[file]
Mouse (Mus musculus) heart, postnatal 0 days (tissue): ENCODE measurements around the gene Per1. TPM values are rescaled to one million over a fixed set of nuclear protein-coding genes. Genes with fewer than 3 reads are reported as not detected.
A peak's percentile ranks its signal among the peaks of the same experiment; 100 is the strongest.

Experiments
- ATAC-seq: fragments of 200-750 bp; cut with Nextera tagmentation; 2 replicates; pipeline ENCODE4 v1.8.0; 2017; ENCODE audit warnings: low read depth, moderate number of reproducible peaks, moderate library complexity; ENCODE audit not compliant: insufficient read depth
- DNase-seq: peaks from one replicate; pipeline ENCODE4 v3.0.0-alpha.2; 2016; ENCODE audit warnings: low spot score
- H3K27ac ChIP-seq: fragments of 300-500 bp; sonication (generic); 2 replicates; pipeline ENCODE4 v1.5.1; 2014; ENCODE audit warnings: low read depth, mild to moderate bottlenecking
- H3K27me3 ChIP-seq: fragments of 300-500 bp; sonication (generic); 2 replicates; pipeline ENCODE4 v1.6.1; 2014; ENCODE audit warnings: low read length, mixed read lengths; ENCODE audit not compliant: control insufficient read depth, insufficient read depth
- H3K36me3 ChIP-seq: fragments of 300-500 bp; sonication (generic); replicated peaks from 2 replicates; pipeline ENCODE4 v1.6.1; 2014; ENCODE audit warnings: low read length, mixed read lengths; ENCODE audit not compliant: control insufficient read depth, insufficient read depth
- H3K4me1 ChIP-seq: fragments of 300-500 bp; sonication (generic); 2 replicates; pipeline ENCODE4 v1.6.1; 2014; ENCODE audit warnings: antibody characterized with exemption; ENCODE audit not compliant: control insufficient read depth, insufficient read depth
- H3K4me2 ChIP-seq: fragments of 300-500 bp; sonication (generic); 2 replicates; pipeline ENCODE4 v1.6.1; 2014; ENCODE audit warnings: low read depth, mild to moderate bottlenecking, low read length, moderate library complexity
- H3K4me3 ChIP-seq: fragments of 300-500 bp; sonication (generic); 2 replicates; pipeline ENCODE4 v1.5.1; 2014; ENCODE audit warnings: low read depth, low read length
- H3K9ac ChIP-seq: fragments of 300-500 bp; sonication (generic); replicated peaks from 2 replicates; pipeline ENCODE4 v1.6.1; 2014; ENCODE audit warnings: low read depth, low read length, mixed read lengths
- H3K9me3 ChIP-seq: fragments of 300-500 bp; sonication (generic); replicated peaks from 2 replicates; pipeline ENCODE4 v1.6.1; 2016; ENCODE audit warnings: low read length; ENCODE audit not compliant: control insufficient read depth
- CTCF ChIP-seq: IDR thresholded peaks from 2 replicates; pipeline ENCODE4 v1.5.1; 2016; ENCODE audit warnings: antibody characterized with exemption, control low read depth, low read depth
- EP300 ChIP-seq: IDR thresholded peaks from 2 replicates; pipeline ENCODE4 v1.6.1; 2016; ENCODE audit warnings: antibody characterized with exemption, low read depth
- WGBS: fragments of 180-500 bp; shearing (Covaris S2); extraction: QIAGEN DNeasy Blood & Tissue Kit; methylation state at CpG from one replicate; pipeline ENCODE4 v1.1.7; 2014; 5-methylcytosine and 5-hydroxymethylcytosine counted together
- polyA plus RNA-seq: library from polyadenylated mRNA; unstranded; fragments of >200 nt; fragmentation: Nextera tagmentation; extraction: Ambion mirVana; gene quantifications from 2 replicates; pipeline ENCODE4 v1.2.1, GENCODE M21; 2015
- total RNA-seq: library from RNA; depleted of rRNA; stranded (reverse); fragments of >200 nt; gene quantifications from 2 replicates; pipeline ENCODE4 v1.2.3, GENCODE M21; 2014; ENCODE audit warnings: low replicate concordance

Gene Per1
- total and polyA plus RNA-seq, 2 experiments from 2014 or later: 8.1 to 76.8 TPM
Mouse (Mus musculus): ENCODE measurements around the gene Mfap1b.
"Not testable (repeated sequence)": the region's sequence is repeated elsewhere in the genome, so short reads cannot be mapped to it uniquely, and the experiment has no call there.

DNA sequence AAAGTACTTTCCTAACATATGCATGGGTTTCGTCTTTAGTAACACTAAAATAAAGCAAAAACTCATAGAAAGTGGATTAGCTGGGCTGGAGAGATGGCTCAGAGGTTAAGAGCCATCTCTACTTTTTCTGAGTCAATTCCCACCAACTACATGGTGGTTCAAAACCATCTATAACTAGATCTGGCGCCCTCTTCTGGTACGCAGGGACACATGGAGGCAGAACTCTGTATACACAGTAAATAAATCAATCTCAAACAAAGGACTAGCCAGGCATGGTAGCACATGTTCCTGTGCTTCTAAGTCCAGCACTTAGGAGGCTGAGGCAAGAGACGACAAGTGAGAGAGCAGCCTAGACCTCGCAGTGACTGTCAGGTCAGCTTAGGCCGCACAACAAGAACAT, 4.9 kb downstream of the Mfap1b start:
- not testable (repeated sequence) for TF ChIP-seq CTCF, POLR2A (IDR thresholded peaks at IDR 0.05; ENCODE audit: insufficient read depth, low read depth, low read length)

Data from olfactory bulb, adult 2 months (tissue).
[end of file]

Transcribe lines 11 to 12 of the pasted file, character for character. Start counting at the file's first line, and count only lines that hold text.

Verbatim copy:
- H3K4me3 ChIP-seq: fragments of 300-500 bp; sonication (generic); 2 replicates; pipeline ENCODE4 v1.5.1; 2014; ENCODE audit warnings: low read depth, low read length
- H3K9ac ChIP-seq: fragments of 300-500 bp; sonication (generic); replicated peaks from 2 replicates; pipeline ENCODE4 v1.6.1; 2014; ENCODE audit warnings: low read depth, low read length, mixed read lengths